1. Summary - 2013-14 Crop Year
2013-14 was a mixed year for farming with poor weather conditions early in the year which became more favourable during the latter part of the year. This resulted in some spring crops being planted in favour of winter crops and livestock benefiting with better pastures than in 2012-13.
In 2013-14 the average Farm Business Income (FBI) was £31,000, the lowest level in the last five years. This has remained largely unchanged from the previous year; down one per cent (£600).
While output values have improved over the longer term these have been outweighed by a rise in input costs, largely due to livestock costs such as feed, combined with a decline in value of grants and subsidies.
From the farm accounts sample two in five farms (43 per cent) generated income roughly equivalent to less than the minimum agricultural wage, per hour of unpaid labour. This includes the one in five farm businesses that make a loss.
All lower quartile farms (farm businesses with the lowest 25 per cent of FBI values) made an overall loss in terms of FBI. These losses ranged from a loss of -£22,000 for cereal farms to -£6,000 for dairy farms. Dairy farms had the highest average farm business income in 2013-14, at £80,000 followed by general cropping farms at £36,000. The upper quartile farms (farm businesses with the highest 25 per cent of FBI values) had incomes ranging from £63,000 for specialist cattle (LFA) farms to £205,000 for dairy farms.
Components of profitability
In 2013-14 losses from agricultural farming activities were comparable to those the previous year (-£21,000 on average), the average farm business still made a loss after accounting for diversification (£3,000), contracting (£3,000) and agri-environment activities (£8,000) as farm businesses were reliant on subsidies (£38,000) to make a profit.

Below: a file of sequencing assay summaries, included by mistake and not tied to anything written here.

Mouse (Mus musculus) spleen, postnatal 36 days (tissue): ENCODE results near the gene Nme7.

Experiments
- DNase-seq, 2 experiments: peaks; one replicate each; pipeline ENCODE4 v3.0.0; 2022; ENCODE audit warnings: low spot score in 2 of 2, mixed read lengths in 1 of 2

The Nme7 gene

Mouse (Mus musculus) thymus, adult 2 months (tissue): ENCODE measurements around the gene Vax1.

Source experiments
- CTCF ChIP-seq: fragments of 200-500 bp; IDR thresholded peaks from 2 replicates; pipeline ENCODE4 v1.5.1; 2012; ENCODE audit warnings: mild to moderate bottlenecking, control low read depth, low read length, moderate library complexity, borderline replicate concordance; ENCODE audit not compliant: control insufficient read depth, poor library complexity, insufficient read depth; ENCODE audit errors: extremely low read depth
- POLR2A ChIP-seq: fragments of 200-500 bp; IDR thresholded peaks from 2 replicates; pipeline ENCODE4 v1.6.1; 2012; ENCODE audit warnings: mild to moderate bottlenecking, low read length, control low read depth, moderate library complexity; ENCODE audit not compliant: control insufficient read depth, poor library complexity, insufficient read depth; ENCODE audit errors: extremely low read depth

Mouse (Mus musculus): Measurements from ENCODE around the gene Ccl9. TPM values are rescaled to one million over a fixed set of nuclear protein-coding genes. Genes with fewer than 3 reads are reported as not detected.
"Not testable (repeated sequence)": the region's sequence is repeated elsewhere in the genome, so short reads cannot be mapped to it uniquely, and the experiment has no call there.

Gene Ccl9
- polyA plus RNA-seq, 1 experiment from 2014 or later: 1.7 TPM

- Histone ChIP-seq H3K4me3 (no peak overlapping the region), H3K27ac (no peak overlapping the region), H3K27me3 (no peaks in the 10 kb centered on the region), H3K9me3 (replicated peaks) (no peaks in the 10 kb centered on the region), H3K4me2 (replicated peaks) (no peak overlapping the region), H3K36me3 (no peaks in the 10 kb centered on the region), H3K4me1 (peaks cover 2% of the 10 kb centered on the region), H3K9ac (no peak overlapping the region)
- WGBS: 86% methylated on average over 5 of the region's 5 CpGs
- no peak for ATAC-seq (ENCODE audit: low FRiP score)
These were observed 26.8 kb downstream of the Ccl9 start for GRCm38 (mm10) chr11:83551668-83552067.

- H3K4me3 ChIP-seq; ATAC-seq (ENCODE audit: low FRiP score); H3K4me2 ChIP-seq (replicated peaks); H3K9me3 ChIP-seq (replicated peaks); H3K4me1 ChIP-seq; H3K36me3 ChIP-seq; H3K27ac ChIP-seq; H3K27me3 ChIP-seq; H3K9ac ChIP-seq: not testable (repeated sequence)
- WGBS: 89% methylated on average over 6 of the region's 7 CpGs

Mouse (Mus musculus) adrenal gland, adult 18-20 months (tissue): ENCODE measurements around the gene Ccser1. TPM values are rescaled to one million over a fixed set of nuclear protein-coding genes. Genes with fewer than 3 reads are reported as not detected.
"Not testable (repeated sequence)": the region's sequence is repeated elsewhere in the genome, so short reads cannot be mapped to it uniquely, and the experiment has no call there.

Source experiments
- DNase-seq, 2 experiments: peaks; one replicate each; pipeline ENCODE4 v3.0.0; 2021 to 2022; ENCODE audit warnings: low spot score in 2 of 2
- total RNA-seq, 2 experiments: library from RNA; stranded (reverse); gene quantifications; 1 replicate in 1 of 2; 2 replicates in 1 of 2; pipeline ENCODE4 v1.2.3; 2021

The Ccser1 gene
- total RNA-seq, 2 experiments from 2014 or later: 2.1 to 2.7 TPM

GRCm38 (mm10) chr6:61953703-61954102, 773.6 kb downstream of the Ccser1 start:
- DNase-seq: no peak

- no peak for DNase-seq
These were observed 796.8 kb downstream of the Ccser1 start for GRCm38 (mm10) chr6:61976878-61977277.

Half of all farms in 2013-14 received additional income from diversified activities. Almost half (43 per cent) of diversified activities were renting out buildings for uses other than tourist accommodation although it was income from land used for mobile phone masts that generated the greatest margins from diversification.
Productivity (Output/ Input Ratio)
The overall average output to input ratio is 1.16, meaning that for every £1 spent on inputs, Scottish farm businesses are generating £1.16 worth of outputs. The average for high performing farms is around £1.46, while for lower performers it is around £0.92; an average loss of £0.08 for every £1 spent.
Financial strength (Assets and Liabilities)
The net worth of farm businesses has remained largely unchanged at £1.3m in 2013-14. Liabilities increased by around five per cent (£6,000), resulting in an overall increase of two per cent (£27,000) in net worth. The average debt ratio is relatively low, with liabilities equal to nine per cent of assets.
Email: Andrew Walker